Kryptonopolis Action Comics #242 (July 1958) DC Comics Fictional city in the DC Universe. Located on the planet Krypton, it is the second capital of Krypton and the birthplace of Superman.
Madripoor New Mutants #32 (October 1985) Chris Claremont and Steve Leialoha Marvel Comics Fictional principal city of a small southeast Asian country of the same name, similar to Singapore. It has an extreme divide between the wealthy and poor, and an extensive criminal underworld.
Maulwurfshausen Fix und Foxi Rolf Kauka Rolf Kauka Comics The home village of Pauli the mole. [4]
Mega-City One 2000 AD #2 (March 5, 1977) John Wagner A huge fictional city-state covering much of what is now the Eastern United States in the Judge Dredd comic book series. The exact boundaries of the city depend on which artist has drawn the story. The city seems to have grown outward from the present-day Northeast megalopolis, extending to the Atlanta metropolitan area southwards, and the Quebec City-Windsor Corridor northwards.
Metropolis Action Comics #16 (September 1939) DC Comics A fictional American city that is the home of Superman, and along with Smallville, one of the principal settings for all Superman comics, films, and other adaptations.
Midway City The Brave and the Bold #34 (February–March 1961) Gardner Fox, Joe Kubert DC Comics Fictional Midwestern city based loosely on the real world city of Chicago, Illinois and once home of the Silver Age Hawkman and Hawkgirl.
Moucheron Prudence Petitpas Maurice Maréchal / The home village of Prudence. [10]
Mouseton (sometimes named Mouseville) Mickey Mouse Floyd Gottfredson Disney comics The home town of Mickey Mouse. [11]
Puddington Clifton Raymond Macherot / The home town of Colonel Clifton. [12]
Rajevols Les Petits Hommes Pierre Seron / The home miniature village of the little men who are the protagonists. [13]
Rajnagar - - Raj Comics Fictional city usually appearing in the comic book published by Raj Comics.
Riverdale Bob Montana Archie Comics A fictional American town that is the principal setting for the various Archie Comics titles and characters.
Rommeldam Tom Poes Marten Toonder / The home village of Tom Poes, Olivier B. Bommel and all other characters. [14]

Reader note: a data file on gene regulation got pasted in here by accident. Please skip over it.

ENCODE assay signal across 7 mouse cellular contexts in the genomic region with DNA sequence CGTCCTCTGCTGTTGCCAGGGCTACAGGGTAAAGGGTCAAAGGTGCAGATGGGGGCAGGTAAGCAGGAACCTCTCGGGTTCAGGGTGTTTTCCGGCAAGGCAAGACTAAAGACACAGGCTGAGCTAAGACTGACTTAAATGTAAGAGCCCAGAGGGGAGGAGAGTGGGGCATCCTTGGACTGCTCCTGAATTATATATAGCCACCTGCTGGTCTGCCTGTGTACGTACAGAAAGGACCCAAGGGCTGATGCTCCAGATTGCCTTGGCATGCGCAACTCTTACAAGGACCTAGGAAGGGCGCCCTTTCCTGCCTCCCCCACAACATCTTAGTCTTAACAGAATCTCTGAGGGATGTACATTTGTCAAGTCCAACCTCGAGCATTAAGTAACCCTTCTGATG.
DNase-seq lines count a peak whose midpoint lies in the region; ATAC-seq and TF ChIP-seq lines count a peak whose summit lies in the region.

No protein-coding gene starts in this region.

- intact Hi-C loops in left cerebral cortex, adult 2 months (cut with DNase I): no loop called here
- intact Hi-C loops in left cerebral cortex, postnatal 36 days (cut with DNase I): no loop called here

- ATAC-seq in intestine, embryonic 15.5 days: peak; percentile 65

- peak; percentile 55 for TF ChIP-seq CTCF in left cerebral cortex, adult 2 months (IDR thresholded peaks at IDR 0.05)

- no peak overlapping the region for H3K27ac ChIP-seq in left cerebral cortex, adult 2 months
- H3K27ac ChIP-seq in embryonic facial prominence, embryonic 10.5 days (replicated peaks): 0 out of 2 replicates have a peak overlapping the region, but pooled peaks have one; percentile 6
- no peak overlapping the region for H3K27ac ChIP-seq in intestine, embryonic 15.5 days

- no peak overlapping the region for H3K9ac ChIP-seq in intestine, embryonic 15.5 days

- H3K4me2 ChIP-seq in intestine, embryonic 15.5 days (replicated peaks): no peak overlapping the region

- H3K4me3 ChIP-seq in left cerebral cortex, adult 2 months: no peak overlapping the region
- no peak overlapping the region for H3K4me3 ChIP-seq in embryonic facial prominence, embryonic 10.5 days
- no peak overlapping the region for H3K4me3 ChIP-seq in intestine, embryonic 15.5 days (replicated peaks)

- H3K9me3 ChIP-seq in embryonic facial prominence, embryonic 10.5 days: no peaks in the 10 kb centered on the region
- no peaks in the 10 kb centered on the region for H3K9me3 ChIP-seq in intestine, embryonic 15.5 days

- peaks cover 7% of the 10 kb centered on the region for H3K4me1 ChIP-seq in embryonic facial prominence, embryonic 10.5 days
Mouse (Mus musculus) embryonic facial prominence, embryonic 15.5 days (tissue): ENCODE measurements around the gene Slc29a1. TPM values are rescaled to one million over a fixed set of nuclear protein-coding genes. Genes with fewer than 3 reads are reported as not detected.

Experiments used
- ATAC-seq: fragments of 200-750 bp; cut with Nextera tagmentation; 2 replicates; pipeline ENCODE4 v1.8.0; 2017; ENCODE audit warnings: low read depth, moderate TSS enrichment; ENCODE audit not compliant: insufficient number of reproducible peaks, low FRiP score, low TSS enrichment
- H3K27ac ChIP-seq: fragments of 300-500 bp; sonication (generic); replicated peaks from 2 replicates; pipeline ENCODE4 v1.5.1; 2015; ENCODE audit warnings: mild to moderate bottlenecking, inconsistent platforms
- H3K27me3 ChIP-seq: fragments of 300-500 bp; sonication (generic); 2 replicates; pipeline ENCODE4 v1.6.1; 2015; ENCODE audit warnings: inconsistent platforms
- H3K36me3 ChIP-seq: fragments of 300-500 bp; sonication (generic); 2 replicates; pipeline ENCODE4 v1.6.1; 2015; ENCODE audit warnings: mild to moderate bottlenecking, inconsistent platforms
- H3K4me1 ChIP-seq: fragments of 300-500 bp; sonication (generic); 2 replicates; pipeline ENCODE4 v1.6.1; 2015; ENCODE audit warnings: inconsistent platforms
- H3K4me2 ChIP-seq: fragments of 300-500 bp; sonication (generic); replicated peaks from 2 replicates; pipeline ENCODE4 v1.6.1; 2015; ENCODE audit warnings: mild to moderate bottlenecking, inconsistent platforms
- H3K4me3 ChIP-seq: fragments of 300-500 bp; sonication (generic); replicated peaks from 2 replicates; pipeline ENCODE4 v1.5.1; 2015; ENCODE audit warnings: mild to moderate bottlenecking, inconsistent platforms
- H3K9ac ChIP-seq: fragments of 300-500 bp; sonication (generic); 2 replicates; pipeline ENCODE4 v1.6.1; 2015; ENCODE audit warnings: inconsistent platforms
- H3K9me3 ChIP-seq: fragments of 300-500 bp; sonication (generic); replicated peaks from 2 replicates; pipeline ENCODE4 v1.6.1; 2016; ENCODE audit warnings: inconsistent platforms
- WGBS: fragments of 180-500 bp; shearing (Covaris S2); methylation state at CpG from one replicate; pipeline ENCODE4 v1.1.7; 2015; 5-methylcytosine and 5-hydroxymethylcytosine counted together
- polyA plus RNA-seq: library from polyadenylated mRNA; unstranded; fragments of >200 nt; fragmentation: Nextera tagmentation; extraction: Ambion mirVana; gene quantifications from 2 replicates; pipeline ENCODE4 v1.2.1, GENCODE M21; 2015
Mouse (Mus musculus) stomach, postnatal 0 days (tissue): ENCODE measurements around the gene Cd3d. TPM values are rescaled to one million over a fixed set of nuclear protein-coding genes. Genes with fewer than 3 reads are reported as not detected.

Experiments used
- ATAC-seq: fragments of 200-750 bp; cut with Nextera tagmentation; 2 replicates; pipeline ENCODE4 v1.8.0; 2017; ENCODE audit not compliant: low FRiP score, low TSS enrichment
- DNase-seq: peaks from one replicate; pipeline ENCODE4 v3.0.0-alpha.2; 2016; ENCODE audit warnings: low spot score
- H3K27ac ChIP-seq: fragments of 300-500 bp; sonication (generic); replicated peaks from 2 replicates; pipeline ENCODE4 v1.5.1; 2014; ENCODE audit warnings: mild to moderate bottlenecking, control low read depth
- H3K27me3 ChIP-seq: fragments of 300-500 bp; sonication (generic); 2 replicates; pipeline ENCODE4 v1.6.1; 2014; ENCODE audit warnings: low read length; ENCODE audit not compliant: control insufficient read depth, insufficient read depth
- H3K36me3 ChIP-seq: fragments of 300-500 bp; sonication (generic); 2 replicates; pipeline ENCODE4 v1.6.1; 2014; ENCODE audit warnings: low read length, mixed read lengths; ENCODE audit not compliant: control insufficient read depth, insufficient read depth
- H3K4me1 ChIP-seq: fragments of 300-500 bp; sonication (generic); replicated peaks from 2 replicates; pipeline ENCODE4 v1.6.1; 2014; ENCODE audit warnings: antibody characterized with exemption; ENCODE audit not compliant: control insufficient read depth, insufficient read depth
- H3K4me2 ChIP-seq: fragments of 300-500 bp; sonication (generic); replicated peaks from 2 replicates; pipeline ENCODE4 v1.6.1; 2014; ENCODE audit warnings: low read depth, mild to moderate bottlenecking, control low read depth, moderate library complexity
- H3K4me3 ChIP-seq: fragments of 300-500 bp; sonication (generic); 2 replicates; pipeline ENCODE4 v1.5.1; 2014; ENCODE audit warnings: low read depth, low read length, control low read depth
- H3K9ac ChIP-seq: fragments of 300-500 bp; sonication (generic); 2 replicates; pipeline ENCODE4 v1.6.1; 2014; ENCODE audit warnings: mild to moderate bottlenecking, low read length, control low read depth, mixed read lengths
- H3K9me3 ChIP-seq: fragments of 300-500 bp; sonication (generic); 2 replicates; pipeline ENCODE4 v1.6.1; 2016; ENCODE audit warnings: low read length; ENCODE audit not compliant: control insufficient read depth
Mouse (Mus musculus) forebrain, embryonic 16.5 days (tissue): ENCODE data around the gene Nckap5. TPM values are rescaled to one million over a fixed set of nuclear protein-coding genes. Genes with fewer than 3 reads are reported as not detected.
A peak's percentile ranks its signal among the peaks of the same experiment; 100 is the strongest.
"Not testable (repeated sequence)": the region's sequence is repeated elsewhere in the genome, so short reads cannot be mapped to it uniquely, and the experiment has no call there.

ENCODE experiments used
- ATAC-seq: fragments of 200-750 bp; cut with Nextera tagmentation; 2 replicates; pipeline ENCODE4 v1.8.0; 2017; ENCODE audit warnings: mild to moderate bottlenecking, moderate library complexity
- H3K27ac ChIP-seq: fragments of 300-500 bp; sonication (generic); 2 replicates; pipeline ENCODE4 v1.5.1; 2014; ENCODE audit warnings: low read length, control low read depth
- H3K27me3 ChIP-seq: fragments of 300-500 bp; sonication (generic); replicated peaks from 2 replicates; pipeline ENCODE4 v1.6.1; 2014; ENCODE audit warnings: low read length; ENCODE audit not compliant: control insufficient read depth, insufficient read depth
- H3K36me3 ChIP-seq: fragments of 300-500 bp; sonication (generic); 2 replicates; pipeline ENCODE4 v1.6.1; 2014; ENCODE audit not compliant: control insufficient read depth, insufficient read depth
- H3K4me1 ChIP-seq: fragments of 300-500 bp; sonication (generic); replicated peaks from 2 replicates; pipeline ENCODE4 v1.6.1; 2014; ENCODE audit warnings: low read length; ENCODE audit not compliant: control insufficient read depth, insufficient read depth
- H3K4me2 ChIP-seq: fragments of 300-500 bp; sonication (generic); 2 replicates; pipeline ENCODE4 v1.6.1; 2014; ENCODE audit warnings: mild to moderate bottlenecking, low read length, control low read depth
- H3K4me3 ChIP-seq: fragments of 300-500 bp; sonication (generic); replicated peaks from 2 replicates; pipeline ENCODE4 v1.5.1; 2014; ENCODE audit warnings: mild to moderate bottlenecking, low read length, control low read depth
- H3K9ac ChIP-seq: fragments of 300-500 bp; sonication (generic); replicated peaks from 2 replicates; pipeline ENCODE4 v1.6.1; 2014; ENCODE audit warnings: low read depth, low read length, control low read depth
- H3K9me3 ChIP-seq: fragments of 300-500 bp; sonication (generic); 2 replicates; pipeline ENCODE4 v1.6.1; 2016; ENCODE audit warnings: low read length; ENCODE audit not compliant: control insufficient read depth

Savage Land X-Men #10 (March 1965) Stan Lee, Jack Kirby Marvel Comics The Savage Land is a hidden fictional prehistoric land within the Marvel Comics Universe. It is a tropical preserve hidden in Antarctica.
Smallville Superboy #2 (May 1949) DC Comics A fictional town in the American Midwest (often placed in Kansas) that is the hometown of Superman, where he landed on earth as an infant and was raised under an ordinary human identity in a small, idyllic farming community. Comics and adapted media that portray Superman's origin typically show his growing up in Smallville (such as Superman (1978)), and the adult Superman also returns to visit. Smallville debuted in comics as the setting for Superboy (originally the identity of Superman as a youth, later made into a separate character) but was first mentioned in The Adventures of Superman radio show. The television series Smallville broadcast from 2001 to 2011.
Star City Green Arrow (vol. 3) #60 (May 2006) DC Comics Star City, called Starling City in the TV series Arrow, is a fictional city that appears in stories published by DC Comics, best known as the traditional home of the superheroes known by, or affiliated with, the shared alias of Green Arrow. Beyond that, it is also known to other characters of the DC Universe as both a port city and a haven for artists in many of the media, from print to audio-visual to music.
Symkaria The Amazing Spider-Man #265 Tom DeFalco Marvel Comics Symkaria is a fictional Eastern European country in the Marvel Universe. It is one of several fictional countries in Eastern Europe created by Marvel Comics. The fictional country is mostly known as being the home of Silver Sable and the Wild Pack team, though it is used throughout the Marvel Universe. The country has appeared in issues of Silver Sable, Silver Sable and the Wild Pack, The Amazing Spider-Man, Thunderbolts, Citizen V and the V-Battalion, and other comics published by Marvel Comics.
Szohôd The Adventures of Tintin Hergé Fictional capital city of the fictional State of Borduria in The Calculus Affair, the home of Colonel Sponsz and the country's fascist military dictator, Marshal Kûrvi-Tasch.
Tollembeek Urbanus Willy Linthout / While a real-life Tollembeek exists and is the actual birth city of the comedian Urbanus on whom the comic strip was based, the way it is depicted in the series is completely fictional. [15]
Vinkelboda Kronblom Elov Persson / Vinkelboda is the home town of Kronblom and his wife Malin. It is a quiet country village in Sweden. [16]
Vivejoie-La-Grande Benoît Brisefer Peyo / The home village of Benoît. [17]
Zonnedorp Jommeke Jef Nys / The home village of Jommeke and his friends. [18]


  1. ^
  2. ^ Adventure into Fear #11 (December 1972)
  3. ^
  4. ^ a b "Rolf Kauka".
  5. ^
  6. ^ Anton Furst, Derek Meddings, Visualizing Gotham: The Production Design of Batman, 2005, Warner Home Video.
  7. ^
  8. ^
  9. ^ Countdown to Infinite Crisis #43
  10. ^
  11. ^
  12. ^
  13. ^
  14. ^
  15. ^ "Willy Linthout".
  16. ^ "Elov Persson".
  17. ^
  18. ^